The Burlington, Cedar Rapids & Northern Railway was transporting two rail cars filled to the brim with exhibit materials headed to New Orleans. And, according to newspaper accounts (see below), there was a major derailment that pretty much destroyed all of the contents of those cars, leaving Fairall and his team to scramble to find a solution – which apparently, they did!

In the U.S. Government Building, a giant globe, 50 ft. tall depicting the earth, rose above the exhibits. Inside, alcoves had displays from U.S. consulates around the world, with conceptual axis furnished by Smithsonian ethnologists. The Women’s Pavilion was headed by Julia Ward Howe, author of the “Battle Hymn of the Republic,” and during some of the fair run, the Liberty Bell from Philadelphia was exhibited.

As we said, this hiccup in Burlington was only a small one in comparison to the larger problems at the fair. Unfortunately for the Exposition, those big ideas and big pavilions the committee planned, nearly sank the project. And while the fair did attract over one-million visitors, it was constantly in financial turmoil, which prompted a late opening and a fairground with unfinished buildings and exhibits. As far as mismanagement goes – look at this! E.A. Burke, the Director-General of the Exposition, embezzled $2 million in state funds, and by the fair’s end – in 1885 – had to flee to Europe. Apparently, Burke was not very good at construction as well, as the private hotel he was building for the fair – Burke’s Hotel – collapsed before the December 16th opening!

The fair cost $1,675,000 with a deficit of $200,000.

All these troubles, of course, caused bad press, which, in turn, dampened attendance. Interestingly, the fair’s troubles did have an unintended positive consequence for New Orleans, however. Journalists who were in town to report on the Exposition, wrote, instead, about some of the other exotic features of New Orleans, from the wharf district to the French Quarter, which, long-term, brought more tourists to the area than the fair!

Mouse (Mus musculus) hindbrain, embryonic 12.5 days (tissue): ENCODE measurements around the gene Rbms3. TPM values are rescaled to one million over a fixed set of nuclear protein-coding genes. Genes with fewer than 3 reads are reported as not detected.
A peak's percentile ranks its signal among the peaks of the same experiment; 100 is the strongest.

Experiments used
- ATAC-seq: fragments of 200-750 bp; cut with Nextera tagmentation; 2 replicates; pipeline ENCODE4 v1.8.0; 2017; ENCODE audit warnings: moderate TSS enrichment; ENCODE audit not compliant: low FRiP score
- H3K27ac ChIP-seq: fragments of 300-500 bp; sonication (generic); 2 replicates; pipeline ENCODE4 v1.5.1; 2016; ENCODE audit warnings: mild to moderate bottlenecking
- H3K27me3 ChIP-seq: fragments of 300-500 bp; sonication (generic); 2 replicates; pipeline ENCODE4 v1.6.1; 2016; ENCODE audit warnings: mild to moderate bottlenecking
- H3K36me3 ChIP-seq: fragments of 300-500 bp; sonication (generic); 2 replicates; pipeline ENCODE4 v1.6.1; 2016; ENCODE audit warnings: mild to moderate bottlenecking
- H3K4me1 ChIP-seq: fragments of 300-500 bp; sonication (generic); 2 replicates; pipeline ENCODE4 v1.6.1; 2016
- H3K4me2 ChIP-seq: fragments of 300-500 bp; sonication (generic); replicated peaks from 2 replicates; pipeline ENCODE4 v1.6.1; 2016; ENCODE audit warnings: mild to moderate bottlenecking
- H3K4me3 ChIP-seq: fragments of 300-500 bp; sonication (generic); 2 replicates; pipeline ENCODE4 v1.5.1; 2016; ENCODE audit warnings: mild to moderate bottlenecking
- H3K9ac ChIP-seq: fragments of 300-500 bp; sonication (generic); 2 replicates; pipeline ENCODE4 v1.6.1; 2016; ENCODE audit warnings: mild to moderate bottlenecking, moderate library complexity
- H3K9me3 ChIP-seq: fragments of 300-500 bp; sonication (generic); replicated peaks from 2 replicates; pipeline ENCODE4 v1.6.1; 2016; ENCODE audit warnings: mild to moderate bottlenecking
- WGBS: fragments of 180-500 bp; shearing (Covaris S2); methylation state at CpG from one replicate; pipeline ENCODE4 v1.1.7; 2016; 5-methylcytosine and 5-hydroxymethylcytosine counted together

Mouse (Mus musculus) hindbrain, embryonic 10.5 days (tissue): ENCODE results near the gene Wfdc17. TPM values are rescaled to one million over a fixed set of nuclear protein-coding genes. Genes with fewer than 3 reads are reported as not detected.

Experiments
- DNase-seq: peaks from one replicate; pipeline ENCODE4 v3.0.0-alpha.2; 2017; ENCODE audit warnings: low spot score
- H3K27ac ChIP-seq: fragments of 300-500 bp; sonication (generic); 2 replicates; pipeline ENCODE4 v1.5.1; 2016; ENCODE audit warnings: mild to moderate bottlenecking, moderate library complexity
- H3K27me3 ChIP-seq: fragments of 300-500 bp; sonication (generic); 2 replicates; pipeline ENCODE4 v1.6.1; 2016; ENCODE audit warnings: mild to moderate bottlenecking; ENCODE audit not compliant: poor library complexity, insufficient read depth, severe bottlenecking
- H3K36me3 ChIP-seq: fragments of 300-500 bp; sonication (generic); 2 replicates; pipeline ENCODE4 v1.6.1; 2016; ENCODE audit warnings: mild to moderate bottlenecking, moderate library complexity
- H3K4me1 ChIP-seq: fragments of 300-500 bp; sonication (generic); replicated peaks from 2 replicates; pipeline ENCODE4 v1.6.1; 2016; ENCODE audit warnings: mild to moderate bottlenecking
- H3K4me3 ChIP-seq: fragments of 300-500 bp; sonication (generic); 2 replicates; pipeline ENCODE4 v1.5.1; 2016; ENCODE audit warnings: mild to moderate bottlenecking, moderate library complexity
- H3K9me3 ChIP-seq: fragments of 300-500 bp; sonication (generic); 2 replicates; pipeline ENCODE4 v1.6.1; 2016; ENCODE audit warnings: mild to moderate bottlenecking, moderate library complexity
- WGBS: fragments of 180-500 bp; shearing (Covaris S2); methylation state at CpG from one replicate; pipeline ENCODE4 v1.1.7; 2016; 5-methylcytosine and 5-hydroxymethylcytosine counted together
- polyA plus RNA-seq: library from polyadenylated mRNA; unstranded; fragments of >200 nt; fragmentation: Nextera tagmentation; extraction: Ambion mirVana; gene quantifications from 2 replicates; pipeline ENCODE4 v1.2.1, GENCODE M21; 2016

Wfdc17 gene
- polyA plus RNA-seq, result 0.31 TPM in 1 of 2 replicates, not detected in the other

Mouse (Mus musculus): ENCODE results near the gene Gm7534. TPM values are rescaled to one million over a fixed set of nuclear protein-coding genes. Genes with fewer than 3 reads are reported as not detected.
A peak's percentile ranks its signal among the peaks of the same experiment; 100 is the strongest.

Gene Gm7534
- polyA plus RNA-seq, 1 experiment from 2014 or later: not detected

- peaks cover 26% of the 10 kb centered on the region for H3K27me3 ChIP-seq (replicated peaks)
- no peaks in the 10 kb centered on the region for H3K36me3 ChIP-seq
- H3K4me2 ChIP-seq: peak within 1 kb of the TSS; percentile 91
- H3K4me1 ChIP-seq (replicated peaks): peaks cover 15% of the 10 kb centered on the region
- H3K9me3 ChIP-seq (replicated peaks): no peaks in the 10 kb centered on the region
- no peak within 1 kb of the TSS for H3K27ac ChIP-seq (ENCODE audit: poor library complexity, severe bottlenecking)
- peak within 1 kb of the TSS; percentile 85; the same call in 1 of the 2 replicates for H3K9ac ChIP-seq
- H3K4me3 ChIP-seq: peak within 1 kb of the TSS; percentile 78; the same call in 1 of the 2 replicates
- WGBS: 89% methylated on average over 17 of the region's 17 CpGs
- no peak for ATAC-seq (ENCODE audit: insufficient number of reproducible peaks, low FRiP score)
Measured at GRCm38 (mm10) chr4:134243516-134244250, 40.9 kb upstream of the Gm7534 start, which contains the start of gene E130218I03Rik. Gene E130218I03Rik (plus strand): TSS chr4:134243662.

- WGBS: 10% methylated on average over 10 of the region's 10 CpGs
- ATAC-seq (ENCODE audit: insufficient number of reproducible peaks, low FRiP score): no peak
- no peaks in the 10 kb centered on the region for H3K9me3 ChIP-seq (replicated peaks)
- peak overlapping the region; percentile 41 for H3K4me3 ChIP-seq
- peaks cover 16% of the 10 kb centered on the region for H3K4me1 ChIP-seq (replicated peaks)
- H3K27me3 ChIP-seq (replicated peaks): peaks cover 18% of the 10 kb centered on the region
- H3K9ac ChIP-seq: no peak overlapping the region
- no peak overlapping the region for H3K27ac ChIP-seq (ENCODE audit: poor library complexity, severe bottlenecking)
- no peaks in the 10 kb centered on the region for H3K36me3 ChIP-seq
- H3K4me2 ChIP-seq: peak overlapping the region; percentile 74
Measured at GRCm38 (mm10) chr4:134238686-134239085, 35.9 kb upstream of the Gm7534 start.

When it was all said and done, Iowa’s part in the New Orleans Exposition came off as a huge success, leaving Iowans very satisfied with the work Fairall and his team had done. For some nice light reading, you can check out his two massive volumes published after the event closed on June 1, 1885…

Iowa at the World’s Industrial and Cotton Centennial and the North, Central and South American Expositions, New Orleans, 1884-6 – 168 pages!

The World’s Industrial and Cotton Centennial Exposition, New Orleans, 1884-85 – 450 pages!

The 1880 US Census shows H.S. & his wife Lillie, his mother – Mary, two sisters – May & Mattie, and their two children – Herbert & Henrietta.

As we said earlier, H.S. Fairall remained at his editor’s position at The Iowa City Republican through May of 1894. While in Iowa City, Herbert and his wife – Lillie S. Adams of Solon (married in 1876) – had three children – two of which lived into adulthood – Herbert S. Fairall, Jr. (1878-1914), Henrietta Fairall (1879-1977), and Kirk Fairall (1882-1887).

Around 1900, at age 46, Herbert decided to move north to Wisconsin, settling first in Superior, where he became the owner/editor of the Superior Leader newspaper. A few of years later, he took the position of Secretary for the Northern Wisconsin Farmers Association in Iron River. While in Milwaukee on business, on May 13, 1907, H.S. Fairall suddenly died, at the young age of 52. Below are some of the many articles written around the loss of this influential newspaperman.

Lillie Adams Fairall (1856 -1927) and Herbert Snowden Fairall (1854-1907) are both buried in Oakland Cemetery in Iowa City. In closing, here’s a salute to H.S. Fairall – Iowa City’s Newspaperman of the 1880’s.

Kudos to the amazing resources below for the many quotes, photographs, etc. used on this page.

H.S. Fairall & Family, 1880 US Census, Ancestry.com

H.S. Fairall-Iowa City Republican, History of Johnson County, Iowa, 1883, p 370

H.S. Fairall-Iowa City Republican, C.R. Aurner, Leading events in Johnson County, Iowa, 1912, pp 556-557

H.S. Fairall-The Iowa Methodist, History of Johnson County, 1883, p 376

Mr. Sander’s Sketches, Iowa City Republican, January 7, 1881, p 3

Manual of Iowa Politics, Iowa City Republican, September 27, 1881, p 1, 2, 8

Manual of Iowa Politics, Iowa City Republican, October 28, 1881, p 4

Just The Thing & The Manual of Iowa Politics, Iowa City Republican, July 2, 1884, p 2

New Orleans, United States 1884-5, World’s Industrial and Cotton Centennial Exposition, Americasbesthistory.com

Iowa at the World’s Industrial and Cotton Centennial and the North, Central and South American Expositions, New Orleans, 1884-6, Herbert S. Fairall, George E. Roberts/Des Moines, 1885

The World’s Industrial and Cotton Centennial Exposition, New Orleans, 1884-85, Herbert S. Fairall, Republican Publishing Co./Iowa City, 1885

Iowa’s Wrecked Exhibit, Iowa City Republican, December 2, 1884, p 3

H.S. Fairall Dies In The North, Iowa City Daily Press, May 13, 1907, p 8

Former Editor Called Beyond, Iowa City Republican, May 13, 1907, p 5

H.S. Fairall Died Suddenly, Iowa Citizen, May 13, 1907, p 1

Honored Man Laid To Rest, Iowa City Daily Press, May 18, 1907, p 5

Lillie Adams Fairall, Find-A-Grave

Herbert Snowden Fairall, Find-A-Grave